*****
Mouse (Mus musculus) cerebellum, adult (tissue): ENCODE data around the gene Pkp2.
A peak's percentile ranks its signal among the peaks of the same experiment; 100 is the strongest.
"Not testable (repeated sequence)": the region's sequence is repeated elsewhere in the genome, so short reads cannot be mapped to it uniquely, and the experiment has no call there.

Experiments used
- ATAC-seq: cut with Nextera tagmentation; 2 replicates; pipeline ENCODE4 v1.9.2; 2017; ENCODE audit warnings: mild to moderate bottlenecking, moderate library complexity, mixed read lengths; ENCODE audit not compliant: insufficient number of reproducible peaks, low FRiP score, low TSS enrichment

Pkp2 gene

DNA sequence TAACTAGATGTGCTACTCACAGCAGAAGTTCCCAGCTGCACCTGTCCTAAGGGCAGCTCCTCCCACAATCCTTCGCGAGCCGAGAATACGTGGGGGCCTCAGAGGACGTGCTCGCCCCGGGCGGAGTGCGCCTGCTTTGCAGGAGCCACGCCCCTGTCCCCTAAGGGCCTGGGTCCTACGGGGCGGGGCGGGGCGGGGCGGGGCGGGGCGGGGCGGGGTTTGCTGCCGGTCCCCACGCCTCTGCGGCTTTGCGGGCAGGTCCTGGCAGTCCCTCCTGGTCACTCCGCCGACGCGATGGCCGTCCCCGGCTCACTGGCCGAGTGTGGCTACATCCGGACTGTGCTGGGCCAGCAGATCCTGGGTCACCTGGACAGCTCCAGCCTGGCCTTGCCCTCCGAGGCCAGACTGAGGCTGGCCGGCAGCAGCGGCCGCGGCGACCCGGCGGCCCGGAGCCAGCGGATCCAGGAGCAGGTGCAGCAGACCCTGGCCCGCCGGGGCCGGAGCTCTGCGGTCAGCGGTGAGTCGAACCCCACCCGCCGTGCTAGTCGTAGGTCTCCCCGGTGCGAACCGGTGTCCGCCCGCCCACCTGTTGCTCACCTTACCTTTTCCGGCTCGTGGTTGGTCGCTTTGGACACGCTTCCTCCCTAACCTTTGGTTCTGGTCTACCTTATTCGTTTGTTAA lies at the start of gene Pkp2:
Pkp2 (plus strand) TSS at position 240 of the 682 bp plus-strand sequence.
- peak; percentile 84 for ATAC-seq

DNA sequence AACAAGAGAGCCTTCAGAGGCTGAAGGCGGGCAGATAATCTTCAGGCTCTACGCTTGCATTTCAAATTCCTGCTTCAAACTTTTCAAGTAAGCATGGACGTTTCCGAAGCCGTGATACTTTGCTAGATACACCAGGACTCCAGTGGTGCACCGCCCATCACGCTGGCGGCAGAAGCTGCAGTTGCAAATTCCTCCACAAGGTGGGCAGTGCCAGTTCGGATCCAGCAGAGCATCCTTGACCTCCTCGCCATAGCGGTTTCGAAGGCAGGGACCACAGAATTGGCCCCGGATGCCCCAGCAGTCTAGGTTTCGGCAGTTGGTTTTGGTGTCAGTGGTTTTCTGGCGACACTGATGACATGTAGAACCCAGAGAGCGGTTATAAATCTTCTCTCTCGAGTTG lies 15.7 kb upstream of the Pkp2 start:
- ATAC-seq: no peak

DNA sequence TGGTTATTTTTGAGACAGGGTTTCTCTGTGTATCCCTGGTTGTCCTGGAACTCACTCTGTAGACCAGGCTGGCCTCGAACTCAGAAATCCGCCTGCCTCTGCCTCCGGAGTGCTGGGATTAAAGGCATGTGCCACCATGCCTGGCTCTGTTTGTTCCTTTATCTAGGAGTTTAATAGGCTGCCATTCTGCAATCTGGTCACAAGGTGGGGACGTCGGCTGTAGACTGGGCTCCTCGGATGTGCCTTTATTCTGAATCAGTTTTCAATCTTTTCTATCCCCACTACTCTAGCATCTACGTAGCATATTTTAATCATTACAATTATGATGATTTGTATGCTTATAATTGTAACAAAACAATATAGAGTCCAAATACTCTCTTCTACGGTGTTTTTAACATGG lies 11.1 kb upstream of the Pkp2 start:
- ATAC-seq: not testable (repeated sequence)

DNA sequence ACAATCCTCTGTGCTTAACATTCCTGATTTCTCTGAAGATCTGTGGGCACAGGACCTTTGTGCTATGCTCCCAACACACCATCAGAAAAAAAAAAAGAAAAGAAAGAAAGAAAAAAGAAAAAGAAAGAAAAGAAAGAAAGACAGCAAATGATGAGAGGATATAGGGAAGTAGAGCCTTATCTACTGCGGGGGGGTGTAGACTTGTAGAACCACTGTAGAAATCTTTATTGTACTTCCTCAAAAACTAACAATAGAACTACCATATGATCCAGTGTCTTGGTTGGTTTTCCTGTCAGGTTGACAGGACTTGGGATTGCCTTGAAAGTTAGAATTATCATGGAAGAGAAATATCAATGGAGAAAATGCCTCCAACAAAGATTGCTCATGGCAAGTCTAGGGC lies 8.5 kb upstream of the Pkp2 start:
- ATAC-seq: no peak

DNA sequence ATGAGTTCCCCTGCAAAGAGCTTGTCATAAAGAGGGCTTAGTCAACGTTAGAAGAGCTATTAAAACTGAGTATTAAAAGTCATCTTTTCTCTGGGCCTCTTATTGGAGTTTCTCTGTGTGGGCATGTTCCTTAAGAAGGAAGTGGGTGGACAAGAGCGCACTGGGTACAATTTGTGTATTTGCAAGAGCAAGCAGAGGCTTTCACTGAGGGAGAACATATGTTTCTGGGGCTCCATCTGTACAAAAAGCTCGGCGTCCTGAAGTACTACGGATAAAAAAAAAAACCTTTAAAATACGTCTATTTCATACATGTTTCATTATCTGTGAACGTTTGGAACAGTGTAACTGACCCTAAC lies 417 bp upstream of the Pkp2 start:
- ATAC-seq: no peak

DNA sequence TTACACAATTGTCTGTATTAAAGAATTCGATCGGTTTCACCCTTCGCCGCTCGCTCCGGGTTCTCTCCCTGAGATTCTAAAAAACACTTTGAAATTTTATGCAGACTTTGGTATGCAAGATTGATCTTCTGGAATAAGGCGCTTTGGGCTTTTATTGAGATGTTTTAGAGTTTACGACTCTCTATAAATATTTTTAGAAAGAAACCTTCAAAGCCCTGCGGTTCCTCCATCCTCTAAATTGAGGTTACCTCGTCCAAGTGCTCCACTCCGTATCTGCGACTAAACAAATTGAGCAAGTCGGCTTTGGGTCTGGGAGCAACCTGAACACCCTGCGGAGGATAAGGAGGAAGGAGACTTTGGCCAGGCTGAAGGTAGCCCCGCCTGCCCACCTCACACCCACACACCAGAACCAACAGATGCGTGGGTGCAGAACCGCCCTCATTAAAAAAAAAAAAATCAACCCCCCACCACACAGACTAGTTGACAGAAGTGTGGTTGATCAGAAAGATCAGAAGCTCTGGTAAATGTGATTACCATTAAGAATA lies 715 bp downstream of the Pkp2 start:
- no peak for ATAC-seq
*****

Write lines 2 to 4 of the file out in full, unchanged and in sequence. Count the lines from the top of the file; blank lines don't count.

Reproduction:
A peak's percentile ranks its signal among the peaks of the same experiment; 100 is the strongest.
"Not testable (repeated sequence)": the region's sequence is repeated elsewhere in the genome, so short reads cannot be mapped to it uniquely, and the experiment has no call there.

Experiments used